Five years later, Republicans could be the beneficiary of "Bob's Law" — a New Jersey Supreme Court decision to allow Democrats to replace Robert Torricelli on the ballot with Frank Lautenberg in the '02 U.S. Senate race. In two of the state's larger towns, where Republicans could win mayoral seats they had held until recent years, their potential success could be impeded by flawed candidates. A change of candidates — it's administratively feasible to do that for at least another month — could change the races entirely.
In Toms River, population 89,706, the Internal Revenue Service has over $120,000 in federal tax lients against Council President Greg McGuckin, the Republican candidate for Mayor. And in Hamilton Township, population 87,109, John Bencivengo, the GOP mayoral candidate, faces allegations that he sought to profit over an Anthrax scare at the Hamilton Post Office after 9/11.
According to a Trenton Times report, Bencivengo owned a company that advertised "Skin Guard product as the 'first line of defense' against anthrax and urged postal workers to use the cream every day before sorting mail." There are allegations that "federal agencies that monitor drugs have no record of Skin Guard and there is no evidence that the product was effective at blocking cutaneous anthrax."
On Thursday, the former President of the National Association of Letter Carriers said that Bencivengo lied to people to sell a product based on fear, according to a Trenton Times report.
The current Mayor of Toms River is Paul Brush, a former Ocean County Freeholder who won a three-way race as an Independent in 2003 and has since returned to the Democratic Party. He is not seeking re-election. McGuckin, who easily won a contested primary with the financial support of Ocean County GOP Chairman George Gilmore and the Republican State Committee, faces Democrat Richard Strada, a former Mayor, and Carmine Inteso, a Republican Councilman who is running as an Independent.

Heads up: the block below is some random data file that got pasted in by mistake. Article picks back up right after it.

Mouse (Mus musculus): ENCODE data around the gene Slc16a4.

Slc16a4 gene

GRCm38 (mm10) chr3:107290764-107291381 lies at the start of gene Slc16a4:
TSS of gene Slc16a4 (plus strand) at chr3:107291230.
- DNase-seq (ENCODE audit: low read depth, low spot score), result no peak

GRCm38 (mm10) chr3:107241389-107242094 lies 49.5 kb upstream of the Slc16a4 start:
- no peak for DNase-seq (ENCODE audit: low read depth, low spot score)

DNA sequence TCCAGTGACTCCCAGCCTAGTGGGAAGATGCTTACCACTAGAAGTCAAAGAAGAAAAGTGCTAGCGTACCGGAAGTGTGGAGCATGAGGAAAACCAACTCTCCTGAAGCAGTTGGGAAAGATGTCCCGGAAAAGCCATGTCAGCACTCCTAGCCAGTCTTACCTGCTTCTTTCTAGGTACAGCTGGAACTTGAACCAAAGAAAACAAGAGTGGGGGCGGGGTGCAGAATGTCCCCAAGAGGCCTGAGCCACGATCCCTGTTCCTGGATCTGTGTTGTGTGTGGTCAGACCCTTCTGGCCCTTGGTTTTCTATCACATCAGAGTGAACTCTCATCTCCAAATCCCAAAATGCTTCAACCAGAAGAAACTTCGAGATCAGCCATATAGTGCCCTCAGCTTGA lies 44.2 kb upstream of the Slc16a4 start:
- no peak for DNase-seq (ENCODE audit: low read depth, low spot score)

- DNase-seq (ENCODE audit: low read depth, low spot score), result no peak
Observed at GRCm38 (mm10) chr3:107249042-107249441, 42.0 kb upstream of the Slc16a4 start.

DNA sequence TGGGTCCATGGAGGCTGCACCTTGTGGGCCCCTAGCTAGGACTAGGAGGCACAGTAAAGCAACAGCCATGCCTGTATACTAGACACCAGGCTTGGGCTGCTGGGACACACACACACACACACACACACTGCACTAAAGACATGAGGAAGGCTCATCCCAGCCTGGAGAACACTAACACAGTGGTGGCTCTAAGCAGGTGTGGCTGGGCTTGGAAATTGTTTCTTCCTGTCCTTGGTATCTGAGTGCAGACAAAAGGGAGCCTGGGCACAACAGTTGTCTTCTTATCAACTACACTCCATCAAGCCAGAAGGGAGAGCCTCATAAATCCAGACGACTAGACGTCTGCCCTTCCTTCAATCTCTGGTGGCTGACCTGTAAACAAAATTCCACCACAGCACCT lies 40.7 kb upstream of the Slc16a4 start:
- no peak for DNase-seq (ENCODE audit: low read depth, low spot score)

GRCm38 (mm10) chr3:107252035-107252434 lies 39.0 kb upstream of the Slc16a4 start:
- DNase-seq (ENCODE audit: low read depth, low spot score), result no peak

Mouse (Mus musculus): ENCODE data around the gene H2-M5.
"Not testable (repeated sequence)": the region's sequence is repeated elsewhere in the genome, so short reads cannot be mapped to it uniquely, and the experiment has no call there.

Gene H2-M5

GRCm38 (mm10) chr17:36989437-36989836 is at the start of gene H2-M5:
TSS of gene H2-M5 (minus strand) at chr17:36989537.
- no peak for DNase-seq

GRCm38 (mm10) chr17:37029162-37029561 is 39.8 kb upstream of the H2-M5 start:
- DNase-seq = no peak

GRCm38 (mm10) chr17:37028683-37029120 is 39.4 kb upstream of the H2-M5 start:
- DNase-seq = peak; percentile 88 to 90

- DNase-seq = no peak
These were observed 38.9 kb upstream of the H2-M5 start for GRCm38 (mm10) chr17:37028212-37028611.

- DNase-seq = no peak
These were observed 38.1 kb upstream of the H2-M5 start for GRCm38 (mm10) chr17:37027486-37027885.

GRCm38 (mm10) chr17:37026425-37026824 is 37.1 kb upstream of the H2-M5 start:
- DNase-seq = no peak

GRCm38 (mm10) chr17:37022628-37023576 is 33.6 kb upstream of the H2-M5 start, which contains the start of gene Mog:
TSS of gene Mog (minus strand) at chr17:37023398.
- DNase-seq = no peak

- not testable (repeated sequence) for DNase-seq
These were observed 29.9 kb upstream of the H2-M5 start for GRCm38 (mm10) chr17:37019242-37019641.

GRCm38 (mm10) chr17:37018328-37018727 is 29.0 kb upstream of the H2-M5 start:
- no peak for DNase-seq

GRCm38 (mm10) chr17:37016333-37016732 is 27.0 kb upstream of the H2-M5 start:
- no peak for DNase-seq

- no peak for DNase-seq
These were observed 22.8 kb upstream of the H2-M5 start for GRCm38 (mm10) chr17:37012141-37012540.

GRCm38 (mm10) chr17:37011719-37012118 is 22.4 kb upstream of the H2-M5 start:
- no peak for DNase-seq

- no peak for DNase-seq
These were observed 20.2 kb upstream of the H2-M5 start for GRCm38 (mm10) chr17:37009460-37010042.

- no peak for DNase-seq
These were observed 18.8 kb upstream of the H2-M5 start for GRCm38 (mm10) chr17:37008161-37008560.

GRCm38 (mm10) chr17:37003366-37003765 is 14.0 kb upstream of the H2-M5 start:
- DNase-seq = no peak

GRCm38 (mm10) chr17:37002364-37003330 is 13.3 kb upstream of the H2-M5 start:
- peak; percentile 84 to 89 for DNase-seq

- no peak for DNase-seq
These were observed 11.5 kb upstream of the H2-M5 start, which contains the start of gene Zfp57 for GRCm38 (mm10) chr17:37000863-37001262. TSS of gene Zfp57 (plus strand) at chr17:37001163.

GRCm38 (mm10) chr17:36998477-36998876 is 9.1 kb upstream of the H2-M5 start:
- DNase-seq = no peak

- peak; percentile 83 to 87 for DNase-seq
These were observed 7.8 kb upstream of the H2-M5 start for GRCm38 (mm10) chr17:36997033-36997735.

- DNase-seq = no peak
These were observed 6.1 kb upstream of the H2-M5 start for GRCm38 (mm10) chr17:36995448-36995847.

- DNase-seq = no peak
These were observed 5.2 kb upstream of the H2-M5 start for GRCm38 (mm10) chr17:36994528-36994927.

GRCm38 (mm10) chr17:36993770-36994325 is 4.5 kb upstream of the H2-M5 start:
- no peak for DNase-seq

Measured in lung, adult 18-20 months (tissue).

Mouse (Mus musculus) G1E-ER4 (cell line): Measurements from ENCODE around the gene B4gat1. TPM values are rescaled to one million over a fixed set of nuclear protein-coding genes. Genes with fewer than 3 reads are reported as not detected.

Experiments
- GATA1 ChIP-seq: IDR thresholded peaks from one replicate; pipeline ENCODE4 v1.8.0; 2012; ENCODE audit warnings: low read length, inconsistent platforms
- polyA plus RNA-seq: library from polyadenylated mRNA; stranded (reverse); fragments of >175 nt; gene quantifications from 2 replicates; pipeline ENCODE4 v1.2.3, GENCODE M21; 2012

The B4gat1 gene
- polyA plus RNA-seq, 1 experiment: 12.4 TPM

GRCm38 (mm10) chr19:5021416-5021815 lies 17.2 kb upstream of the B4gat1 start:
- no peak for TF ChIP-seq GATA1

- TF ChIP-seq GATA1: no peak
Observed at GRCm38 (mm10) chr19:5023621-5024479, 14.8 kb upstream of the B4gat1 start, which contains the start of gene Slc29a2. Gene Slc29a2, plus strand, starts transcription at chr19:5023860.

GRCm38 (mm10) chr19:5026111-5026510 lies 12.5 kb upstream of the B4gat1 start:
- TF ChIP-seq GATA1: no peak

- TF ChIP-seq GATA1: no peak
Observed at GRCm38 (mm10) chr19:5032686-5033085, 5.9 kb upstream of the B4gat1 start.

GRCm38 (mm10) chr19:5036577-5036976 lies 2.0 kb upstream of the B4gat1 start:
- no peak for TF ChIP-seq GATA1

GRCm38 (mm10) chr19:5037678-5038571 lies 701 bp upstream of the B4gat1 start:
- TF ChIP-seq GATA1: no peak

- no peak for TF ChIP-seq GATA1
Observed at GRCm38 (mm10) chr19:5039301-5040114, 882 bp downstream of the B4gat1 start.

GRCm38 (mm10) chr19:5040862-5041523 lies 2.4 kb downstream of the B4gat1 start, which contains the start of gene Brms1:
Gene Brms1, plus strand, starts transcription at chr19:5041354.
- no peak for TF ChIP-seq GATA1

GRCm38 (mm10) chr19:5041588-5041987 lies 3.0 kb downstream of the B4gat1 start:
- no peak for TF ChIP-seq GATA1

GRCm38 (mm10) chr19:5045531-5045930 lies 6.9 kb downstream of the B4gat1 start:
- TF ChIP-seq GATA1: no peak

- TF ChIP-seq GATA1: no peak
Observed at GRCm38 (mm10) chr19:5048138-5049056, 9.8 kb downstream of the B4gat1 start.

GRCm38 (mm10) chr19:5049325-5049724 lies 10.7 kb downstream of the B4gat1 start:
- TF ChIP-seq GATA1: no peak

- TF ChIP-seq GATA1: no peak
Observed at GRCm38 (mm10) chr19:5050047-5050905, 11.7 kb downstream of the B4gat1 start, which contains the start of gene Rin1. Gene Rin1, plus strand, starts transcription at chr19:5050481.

Bencivengo, the former Republican Municipal Chairman, is challenging Glen Gilmore, a Democrat who was elected Mayor in 1999 (after 24-year GOP incumbent Jack Rafferty stepped down amidst a local scandal) and was narrowly re-elected in 2003 against ex-Councilman Jack Lacy.
Toms River is heavily Republican. George W. Bush won it River by 10,000 votes in 2004, gubernatorial candidate Douglas Forrester by 5,000 in 2005, and U.S. Senate candidate Tom Kean, Jr. by 6,000 in 2006. Republicans hold all seven Council seats, and three popular GOP legislators head the ticket this year.
Hamilton is much more competitive: John Kerry won it by about 200 votes in 2004, Forrester by 300 in 2005, and Bob Menendez by 100 last year. Republicans have a majority on the Township Council, and Assemblyman Bill Baroni, who wins his hometown by huge pluralities, heads the ticket in November.
Toms River is the seventh largest municipality in New Jersey and Hamilton is the eighth largest. Democrats currenly hold mayorships in the each top ten population towns, and in seventeen of the largest twenty.